A Poem from 9/11/01:
At the end of Tuesday, September 11, 2001, the Rude Pundit scribbled down a poem. Written after the exhaustion of that frantic, yet achingly elongated day when we still didn't know who was alive or dead, it was just an attempt to capture the heightened state of shock around him, the sense that we were at the beginning of a dark time, and the belief, simple, naive, but true, that we should record what we felt, in case someone asks, even if words, as they so often do, fail. The poem doesn't have a title:

This is the time. This is the time
When we cannot create metaphors – we are
Beyond metaphor. It is only in the literal, objective

(if that is possible) truth (if that exists) that we can
Find comfort. In cold fact – not in the warmth of
Like this and as that. The machinery of metaphor
Has been broken, had its cogs jammed and its rotors
Stripped and its belts cut.

"In an instant two buildings that were there simply
were not there," a friend emailed today. "If you look at the south end
of the island, all you see is ruin, smoke, and a vast,
choking emptiness. Somewhere in that big empty
thousands of people lie, some alive, some dead, some
hoping for one or the other."

I have been watching the television news for hours
– it is a numbing activity –
on the screen, framed, abstracted, dissonant, the
commentators attempting some sense of order, some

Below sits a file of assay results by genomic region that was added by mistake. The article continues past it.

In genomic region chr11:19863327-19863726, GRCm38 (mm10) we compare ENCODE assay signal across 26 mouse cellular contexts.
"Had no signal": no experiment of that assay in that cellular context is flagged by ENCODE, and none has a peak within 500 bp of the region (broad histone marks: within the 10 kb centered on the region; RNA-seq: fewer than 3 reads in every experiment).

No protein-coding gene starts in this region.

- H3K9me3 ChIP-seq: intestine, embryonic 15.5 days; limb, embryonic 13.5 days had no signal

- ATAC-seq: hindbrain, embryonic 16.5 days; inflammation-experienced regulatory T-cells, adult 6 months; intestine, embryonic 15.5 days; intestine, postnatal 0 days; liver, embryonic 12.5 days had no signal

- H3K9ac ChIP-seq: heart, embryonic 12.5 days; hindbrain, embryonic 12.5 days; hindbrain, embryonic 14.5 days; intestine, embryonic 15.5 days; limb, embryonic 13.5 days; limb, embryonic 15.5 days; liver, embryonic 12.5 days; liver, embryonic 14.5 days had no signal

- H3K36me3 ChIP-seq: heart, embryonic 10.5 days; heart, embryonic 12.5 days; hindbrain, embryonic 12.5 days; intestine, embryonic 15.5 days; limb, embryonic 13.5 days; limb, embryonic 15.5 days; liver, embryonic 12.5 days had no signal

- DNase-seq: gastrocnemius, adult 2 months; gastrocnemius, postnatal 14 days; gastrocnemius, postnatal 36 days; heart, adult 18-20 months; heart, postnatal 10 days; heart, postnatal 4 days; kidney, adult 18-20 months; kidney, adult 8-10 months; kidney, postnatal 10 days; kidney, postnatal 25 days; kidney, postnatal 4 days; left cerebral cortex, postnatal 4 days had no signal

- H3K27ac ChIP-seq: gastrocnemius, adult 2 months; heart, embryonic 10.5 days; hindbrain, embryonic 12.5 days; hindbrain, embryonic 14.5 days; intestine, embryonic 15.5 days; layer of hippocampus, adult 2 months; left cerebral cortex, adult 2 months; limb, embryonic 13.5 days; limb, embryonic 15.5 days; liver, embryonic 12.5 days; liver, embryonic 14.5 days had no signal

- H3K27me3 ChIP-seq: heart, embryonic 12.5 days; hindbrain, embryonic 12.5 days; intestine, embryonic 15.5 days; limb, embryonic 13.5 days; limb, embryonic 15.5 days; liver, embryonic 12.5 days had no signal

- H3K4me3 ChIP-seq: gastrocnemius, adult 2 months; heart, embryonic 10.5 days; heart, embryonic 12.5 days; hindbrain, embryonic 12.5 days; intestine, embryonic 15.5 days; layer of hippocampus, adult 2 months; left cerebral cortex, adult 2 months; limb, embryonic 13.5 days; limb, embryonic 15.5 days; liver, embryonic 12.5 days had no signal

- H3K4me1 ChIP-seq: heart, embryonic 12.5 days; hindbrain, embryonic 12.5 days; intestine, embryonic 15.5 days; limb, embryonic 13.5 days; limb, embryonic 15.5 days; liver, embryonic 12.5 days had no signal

sense of sense, something to lean on for support
against the chaos. I watched the buildings fall,
collapse, crumple into themselves, a resignation. I
saw the second plane plunge and vanish into the side.

I can’t forget the picture of the person (man? woman?)
leaping from the top of one the buildings. You know
what happens when a person falls from that height?
It’s not the clean body outline that you see in the
movies. The body explodes, like the planes against
the buildings. I can’t get that picture out of my
head tonight. I want to create a poem about the
falling body, but all I can think about is the choice
– fire or falling? And what would I have chosen?
(Probably fire, but I might have taken the dive.) How
would I describe that body striking the ground?
Leaving a flower imprint behind? A water balloon?
Nothing, no, nothing seems to fit.


What is this like, my students ask me? Give us
something we can compare our feelings to, let us know
we’re not alone. I’m sorry, I want to tell them. I
really am. I can't tell you what to feel. I can't
tell you what I feel. This is yours to do with what
you will. Remember the date. 9-11. 9-11. That’s
all. That’s all. Like you'd remember the date your
grandmother died. But instead I don't say a word. I
allow the room to be filled by my inarticulate sounds, by
my inability.

There’s a saying I once heard: The worst of us
Will outlast the best of us. I’m not sure about
Philosophy right now, epistemology or logic.
But I know this: In Brooklyn, three miles away,
Paper fluttered down like dying birds. Three blocks
From the explosion, near a man running away, a black leather
Shoe landed, a reminder for that man to turn around, look
Back, even though it means, understand, that you
Must remain in the underworld, even though it might
Turn you into a pillar of salt. I’d turn around. I’d
Want to know.